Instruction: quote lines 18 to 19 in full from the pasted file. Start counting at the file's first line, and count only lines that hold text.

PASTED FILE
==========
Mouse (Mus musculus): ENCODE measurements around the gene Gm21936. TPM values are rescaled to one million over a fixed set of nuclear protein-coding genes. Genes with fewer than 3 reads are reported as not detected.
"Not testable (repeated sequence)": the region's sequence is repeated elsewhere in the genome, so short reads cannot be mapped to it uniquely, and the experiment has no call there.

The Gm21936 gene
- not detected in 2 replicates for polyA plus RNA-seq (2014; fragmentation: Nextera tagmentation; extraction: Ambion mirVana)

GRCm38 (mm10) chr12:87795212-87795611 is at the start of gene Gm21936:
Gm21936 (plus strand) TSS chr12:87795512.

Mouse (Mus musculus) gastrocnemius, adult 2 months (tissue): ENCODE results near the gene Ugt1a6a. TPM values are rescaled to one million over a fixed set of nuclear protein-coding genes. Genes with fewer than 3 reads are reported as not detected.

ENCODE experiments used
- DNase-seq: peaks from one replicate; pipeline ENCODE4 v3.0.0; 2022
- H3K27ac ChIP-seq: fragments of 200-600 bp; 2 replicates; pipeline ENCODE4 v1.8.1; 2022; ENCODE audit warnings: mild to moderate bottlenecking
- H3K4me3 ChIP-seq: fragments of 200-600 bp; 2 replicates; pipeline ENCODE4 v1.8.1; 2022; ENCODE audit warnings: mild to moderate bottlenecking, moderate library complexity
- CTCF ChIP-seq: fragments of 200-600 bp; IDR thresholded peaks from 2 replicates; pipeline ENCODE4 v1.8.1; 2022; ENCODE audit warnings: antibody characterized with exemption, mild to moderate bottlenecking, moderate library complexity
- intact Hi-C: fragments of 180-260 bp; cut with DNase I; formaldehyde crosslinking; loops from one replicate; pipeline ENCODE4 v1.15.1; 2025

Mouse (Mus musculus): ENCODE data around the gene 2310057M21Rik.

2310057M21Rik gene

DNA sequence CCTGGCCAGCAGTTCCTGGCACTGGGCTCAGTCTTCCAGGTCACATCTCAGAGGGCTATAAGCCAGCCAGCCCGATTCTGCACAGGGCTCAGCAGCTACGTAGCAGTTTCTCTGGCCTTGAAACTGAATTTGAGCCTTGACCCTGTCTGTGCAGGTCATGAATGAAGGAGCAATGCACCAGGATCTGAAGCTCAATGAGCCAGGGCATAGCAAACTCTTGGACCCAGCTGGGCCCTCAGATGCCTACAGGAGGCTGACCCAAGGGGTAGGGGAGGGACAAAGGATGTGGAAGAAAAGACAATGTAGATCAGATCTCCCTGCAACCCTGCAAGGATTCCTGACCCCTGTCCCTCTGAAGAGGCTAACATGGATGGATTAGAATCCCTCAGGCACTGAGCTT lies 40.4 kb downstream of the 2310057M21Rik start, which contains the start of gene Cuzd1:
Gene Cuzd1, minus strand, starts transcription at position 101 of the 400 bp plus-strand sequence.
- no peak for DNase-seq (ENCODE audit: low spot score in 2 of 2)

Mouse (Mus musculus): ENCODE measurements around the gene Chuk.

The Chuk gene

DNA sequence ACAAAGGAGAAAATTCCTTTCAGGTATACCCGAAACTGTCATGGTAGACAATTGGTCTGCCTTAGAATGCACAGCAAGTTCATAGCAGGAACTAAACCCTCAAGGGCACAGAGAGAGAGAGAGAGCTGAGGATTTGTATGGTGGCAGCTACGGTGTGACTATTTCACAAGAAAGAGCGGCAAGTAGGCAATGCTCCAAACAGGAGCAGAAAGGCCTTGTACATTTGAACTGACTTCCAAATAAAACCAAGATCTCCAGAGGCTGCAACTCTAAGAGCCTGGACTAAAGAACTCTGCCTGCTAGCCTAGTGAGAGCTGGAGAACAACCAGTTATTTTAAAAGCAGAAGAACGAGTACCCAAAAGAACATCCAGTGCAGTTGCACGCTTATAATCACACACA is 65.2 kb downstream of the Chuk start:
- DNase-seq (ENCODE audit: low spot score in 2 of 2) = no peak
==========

- no peak for DNase-seq (ENCODE audit: low spot score in 2 of 2)

Mouse (Mus musculus): ENCODE measurements around the gene Chuk.